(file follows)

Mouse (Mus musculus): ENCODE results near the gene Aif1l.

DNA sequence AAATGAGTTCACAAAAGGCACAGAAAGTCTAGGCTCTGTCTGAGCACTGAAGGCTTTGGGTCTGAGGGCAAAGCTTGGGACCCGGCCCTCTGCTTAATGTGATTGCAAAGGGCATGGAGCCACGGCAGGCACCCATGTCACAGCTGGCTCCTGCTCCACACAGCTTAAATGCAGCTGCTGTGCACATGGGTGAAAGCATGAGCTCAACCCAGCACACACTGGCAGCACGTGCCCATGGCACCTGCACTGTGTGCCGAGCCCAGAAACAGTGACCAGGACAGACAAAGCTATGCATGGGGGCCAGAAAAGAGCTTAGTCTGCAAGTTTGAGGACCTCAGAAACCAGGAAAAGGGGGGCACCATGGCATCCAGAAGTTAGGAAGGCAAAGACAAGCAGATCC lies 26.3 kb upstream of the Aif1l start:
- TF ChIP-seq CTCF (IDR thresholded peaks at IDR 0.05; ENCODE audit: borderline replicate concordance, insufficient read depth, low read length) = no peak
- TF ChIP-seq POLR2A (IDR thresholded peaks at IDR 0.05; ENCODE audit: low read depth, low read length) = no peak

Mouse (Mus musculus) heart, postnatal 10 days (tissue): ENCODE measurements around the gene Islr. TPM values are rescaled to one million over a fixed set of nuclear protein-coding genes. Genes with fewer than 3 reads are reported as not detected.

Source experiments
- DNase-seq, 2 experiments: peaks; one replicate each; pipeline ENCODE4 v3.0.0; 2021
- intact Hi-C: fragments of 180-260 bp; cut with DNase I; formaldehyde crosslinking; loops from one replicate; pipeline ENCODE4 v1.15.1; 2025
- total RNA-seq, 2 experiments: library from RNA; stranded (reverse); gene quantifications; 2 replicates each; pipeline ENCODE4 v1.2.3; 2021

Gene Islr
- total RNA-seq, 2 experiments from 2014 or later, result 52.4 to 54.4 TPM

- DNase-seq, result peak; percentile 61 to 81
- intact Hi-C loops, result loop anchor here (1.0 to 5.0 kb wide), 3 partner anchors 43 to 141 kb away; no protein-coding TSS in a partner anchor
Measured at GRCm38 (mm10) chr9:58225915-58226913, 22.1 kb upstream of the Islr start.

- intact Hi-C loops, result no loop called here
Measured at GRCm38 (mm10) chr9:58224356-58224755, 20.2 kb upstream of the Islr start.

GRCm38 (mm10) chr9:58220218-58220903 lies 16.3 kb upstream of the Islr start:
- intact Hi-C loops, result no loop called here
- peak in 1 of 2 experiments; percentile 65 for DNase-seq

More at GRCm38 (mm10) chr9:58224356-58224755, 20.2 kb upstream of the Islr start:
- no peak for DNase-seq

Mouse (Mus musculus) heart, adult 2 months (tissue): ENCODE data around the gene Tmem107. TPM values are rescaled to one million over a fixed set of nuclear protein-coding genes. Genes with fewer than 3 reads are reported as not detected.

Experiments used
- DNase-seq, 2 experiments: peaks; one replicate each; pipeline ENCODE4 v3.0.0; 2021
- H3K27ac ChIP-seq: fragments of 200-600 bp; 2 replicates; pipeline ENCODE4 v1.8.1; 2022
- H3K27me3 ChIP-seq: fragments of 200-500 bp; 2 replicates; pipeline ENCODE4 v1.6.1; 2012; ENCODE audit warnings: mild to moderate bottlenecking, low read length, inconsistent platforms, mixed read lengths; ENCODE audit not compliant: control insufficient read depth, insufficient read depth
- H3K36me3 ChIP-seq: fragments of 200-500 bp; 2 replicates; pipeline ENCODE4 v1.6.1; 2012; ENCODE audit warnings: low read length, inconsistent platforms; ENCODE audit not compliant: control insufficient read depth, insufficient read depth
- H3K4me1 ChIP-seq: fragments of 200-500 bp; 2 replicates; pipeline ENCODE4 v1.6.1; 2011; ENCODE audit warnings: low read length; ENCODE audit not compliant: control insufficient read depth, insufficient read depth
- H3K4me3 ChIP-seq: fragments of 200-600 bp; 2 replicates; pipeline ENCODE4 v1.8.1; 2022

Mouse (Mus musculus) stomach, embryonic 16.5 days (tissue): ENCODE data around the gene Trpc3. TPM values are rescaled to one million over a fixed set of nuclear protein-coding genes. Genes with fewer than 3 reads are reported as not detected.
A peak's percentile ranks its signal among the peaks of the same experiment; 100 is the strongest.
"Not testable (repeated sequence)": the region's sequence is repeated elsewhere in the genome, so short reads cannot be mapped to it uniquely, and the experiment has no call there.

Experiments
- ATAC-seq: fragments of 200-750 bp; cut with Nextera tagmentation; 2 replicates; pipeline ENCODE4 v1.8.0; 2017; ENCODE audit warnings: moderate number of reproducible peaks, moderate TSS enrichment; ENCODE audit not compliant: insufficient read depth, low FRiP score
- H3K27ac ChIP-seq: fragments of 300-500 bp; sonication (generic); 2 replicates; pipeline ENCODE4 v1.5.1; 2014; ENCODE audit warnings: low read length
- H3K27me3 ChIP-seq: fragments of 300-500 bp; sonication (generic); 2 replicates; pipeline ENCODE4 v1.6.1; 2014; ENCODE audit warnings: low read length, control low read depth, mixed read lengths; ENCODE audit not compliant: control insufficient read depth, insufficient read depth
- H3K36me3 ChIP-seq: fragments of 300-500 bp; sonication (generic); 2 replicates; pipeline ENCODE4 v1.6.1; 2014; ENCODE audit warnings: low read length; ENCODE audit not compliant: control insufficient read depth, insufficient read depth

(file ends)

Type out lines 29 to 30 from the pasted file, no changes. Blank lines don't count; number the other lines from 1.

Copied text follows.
- H3K4me3 ChIP-seq: fragments of 200-600 bp; 2 replicates; pipeline ENCODE4 v1.8.1; 2022

Mouse (Mus musculus) stomach, embryonic 16.5 days (tissue): ENCODE data around the gene Trpc3. TPM values are rescaled to one million over a fixed set of nuclear protein-coding genes. Genes with fewer than 3 reads are reported as not detected.